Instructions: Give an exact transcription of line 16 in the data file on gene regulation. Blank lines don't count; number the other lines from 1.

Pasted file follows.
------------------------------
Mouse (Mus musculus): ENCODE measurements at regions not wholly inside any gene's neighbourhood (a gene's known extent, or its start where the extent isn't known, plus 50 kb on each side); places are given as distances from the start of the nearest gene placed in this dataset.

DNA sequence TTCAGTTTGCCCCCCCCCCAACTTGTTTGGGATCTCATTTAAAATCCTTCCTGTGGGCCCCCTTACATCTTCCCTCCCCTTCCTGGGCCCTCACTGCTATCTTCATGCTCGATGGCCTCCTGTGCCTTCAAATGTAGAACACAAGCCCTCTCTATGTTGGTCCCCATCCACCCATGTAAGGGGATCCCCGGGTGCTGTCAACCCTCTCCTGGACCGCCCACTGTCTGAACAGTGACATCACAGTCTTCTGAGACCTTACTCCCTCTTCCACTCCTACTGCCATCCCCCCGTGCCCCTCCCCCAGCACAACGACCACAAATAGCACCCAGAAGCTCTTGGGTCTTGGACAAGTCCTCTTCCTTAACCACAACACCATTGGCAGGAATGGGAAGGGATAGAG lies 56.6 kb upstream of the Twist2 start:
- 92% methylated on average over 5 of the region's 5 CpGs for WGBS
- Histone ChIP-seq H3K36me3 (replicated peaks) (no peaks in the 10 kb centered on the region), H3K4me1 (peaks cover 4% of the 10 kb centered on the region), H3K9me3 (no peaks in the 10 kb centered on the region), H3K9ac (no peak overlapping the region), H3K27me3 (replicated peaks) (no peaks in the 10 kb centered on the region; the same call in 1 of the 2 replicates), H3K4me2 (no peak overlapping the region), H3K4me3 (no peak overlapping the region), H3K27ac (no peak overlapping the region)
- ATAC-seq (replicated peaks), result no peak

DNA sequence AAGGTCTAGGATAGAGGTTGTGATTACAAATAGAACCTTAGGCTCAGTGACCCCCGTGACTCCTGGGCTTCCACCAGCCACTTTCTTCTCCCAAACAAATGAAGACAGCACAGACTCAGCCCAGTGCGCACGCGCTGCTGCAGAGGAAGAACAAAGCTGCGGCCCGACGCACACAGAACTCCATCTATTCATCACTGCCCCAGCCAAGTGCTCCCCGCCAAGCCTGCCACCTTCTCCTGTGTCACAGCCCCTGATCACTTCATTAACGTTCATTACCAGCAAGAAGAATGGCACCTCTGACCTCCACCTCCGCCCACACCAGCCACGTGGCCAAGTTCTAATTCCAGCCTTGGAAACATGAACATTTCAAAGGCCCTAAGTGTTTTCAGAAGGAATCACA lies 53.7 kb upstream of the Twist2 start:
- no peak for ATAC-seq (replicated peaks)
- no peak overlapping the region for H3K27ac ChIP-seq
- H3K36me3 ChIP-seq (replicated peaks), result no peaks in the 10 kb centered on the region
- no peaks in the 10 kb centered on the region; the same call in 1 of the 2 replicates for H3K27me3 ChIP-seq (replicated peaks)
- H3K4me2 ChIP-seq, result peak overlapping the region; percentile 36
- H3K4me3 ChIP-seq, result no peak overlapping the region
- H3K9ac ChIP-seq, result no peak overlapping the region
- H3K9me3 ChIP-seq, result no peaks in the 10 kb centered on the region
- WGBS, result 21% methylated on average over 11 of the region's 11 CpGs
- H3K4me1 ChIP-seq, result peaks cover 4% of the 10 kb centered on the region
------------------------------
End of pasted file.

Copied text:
- H3K4me1 ChIP-seq, result peaks cover 4% of the 10 kb centered on the region